Mo’ Money, Mo’ Problems

Use your newly acquired salary wisely.
Use your newly acquired salary wisely.

MKLet’s be honest: lawyers make a lot of money. Straight out of school, we end up being some of the youngest, best-paid professionals around — many of us earning six figures before our 30th birthdays. Lawyer paycheques are impressive, even for those slumming it at small firms, government or legal aid.

There is room to discuss how lawyers get paid (see Jordan Furlong’s opinion piece about merit-based pay), and sure, there will always be some lawyers deserving of a raise (remember the legal aid boycott?), but overall, there is no doubt that lawyers are a well-paid bunch.
Transitioning from poor student to young lawyer earning over $100,000 happens fast. For many, this is a salary that surpasses what their families and friends take home. And for as much as making bank is a good thing, it can also be overwhelming.

And so we bring you the Money Issue — not to guilt trip you over the fact that your articling salary matched that of a 15-year veteran journalist or to suggest that you really ought to be giving it away and making do with less. The money issue is here to help. Now that you’ve got the cash, how are you going to maximize it?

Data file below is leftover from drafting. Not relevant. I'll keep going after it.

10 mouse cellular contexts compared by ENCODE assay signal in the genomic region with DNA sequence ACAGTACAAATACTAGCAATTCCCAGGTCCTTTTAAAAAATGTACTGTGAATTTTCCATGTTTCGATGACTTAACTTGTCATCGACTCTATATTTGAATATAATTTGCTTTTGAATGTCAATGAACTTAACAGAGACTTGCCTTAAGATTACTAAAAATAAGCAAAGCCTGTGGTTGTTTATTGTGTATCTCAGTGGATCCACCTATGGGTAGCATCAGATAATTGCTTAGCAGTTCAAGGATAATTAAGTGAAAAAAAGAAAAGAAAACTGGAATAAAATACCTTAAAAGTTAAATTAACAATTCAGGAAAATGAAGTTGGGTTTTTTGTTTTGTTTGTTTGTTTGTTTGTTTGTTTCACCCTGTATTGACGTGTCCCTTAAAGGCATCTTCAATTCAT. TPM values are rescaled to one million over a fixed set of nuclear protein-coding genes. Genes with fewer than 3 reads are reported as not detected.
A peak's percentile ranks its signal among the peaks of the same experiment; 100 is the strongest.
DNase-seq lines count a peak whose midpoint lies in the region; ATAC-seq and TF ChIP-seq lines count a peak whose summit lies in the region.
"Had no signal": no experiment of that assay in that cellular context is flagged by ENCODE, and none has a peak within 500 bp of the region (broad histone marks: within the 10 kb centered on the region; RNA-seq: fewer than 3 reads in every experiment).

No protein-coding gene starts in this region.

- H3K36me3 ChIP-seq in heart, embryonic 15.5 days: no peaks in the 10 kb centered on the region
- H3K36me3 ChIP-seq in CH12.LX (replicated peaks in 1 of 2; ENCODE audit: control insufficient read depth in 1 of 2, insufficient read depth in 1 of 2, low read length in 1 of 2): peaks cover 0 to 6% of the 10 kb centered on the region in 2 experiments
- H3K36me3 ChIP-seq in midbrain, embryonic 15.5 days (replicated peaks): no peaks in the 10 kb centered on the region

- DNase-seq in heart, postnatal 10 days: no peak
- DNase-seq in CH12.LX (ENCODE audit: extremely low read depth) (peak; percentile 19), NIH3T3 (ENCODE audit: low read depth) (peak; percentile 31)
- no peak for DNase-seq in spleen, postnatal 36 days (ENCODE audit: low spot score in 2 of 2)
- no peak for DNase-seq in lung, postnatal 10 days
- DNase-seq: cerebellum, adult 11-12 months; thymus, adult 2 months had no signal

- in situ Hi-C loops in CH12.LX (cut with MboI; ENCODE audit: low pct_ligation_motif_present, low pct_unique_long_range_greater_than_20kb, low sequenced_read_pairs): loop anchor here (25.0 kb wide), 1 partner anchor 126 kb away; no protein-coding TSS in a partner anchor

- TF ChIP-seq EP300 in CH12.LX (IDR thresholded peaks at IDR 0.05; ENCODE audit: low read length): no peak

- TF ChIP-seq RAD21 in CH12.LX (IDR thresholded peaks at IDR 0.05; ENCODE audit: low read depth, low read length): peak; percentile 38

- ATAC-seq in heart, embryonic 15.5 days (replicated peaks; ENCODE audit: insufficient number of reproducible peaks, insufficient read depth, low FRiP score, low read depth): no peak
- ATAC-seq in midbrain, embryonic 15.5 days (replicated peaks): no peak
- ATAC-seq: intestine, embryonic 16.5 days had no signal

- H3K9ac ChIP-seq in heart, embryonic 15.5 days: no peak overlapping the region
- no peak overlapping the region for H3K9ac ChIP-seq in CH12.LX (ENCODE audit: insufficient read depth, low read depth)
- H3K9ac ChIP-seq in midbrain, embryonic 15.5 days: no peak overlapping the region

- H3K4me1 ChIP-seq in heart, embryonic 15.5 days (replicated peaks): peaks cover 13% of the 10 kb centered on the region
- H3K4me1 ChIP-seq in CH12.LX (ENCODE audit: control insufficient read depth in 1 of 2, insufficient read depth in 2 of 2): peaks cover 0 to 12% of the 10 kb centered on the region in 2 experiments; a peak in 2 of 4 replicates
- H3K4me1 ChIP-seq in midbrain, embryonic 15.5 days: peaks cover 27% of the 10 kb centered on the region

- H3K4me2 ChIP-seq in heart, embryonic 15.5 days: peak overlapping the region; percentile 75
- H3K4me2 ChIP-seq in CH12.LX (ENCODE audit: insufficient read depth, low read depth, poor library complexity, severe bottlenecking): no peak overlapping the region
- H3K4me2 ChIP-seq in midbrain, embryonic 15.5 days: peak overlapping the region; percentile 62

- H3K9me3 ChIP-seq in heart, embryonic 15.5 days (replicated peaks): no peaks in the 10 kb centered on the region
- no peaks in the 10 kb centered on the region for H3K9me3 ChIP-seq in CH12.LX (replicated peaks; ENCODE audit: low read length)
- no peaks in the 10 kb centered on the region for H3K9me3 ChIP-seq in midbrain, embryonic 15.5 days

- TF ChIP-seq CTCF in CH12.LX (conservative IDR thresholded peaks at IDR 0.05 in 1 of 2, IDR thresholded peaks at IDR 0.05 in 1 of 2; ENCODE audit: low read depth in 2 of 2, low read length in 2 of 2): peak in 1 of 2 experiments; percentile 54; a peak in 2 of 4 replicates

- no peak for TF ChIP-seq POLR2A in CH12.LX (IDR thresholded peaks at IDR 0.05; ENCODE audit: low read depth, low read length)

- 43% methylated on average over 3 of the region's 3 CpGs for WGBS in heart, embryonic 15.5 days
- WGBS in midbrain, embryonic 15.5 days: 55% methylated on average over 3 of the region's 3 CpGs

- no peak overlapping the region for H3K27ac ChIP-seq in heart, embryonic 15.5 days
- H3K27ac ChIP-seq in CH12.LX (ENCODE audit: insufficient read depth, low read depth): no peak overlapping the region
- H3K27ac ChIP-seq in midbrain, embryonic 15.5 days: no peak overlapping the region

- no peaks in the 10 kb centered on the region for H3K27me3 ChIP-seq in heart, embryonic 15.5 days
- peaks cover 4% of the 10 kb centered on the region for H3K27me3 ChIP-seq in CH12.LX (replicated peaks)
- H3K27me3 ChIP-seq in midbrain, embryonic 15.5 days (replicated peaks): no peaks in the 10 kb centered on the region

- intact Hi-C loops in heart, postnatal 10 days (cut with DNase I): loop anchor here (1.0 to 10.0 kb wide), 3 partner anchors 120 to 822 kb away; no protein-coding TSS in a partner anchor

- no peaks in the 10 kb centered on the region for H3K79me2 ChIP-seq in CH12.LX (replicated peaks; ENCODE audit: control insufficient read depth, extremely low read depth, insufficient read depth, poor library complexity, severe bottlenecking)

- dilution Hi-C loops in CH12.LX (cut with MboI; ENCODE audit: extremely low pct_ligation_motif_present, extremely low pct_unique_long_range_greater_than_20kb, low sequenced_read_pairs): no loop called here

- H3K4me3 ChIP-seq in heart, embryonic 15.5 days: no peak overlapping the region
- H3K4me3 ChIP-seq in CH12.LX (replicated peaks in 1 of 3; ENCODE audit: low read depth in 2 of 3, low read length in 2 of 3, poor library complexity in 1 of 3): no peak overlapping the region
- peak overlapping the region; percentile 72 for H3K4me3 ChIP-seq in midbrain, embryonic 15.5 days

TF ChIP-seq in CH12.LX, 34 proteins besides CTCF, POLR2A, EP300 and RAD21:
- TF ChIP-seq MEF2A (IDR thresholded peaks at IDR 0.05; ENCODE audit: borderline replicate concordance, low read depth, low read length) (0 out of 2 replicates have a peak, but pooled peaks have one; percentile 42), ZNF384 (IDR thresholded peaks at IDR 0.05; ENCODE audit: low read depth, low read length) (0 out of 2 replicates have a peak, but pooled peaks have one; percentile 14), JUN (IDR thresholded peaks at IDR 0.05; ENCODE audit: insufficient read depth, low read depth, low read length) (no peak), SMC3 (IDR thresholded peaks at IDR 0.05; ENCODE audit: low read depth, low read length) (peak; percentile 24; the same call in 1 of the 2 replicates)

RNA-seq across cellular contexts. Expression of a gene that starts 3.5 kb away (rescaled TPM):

Our feature story “Give, Save, Spend” profiles three young lawyers with different financial goals who wanted to make smarter decisions about their money. Each of them needed a little advice, so we matched them with expert advisors to help them determine how to meet their goals. You can probably relate. Whether you’re wondering about paying off student debt, saving for a down payment, giving to charity or putting money in an RRSP, you aren’t alone if you really have no clue what your next move should be.

Making money is one thing. Now it’s time to make that money work for you.




Melissa Kluger
Publisher & Editor